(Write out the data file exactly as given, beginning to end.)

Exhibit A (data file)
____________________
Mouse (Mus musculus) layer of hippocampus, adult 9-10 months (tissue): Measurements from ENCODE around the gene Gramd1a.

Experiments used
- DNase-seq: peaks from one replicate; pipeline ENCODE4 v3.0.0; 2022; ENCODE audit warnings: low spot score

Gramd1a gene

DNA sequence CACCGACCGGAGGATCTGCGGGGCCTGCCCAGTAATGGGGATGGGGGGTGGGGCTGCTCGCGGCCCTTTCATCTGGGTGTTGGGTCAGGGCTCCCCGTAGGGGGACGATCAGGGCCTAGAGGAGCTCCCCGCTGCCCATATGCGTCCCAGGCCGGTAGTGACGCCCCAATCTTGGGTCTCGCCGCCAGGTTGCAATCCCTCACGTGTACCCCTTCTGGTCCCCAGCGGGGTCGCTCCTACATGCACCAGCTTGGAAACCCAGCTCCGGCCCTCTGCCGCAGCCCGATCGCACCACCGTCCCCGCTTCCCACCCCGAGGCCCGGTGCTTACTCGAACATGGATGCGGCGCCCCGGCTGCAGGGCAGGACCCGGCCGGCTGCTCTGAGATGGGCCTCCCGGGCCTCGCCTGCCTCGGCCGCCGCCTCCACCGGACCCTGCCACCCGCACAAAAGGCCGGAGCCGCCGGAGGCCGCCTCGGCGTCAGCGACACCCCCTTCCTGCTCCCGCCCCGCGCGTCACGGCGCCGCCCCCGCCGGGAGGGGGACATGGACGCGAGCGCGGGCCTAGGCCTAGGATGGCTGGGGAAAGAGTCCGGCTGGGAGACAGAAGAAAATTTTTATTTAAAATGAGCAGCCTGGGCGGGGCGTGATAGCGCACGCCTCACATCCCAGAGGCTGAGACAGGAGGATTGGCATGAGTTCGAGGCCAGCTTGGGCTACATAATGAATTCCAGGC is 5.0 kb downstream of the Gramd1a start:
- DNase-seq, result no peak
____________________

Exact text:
Mouse (Mus musculus) layer of hippocampus, adult 9-10 months (tissue): Measurements from ENCODE around the gene Gramd1a.

Experiments used
- DNase-seq: peaks from one replicate; pipeline ENCODE4 v3.0.0; 2022; ENCODE audit warnings: low spot score

Gramd1a gene

DNA sequence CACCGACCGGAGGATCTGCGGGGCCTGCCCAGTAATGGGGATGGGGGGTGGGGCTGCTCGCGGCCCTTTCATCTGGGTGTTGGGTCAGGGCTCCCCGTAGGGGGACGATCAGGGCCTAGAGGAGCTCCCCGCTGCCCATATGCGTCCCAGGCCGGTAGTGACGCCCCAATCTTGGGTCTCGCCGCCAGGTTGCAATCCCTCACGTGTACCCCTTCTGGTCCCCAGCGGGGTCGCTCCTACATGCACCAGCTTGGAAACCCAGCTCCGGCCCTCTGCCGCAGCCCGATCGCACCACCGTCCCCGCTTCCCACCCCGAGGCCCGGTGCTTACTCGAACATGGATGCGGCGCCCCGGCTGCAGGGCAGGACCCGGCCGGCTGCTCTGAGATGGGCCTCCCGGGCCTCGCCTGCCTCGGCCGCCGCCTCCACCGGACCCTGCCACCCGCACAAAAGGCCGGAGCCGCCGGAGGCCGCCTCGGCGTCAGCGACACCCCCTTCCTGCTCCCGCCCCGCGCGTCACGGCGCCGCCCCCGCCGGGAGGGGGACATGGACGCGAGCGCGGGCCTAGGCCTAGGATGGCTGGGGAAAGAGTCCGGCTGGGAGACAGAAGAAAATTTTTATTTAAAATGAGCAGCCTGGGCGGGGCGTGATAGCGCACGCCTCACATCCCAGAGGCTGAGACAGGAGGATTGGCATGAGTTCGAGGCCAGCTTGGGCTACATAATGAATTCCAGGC is 5.0 kb downstream of the Gramd1a start:
- DNase-seq, result no peak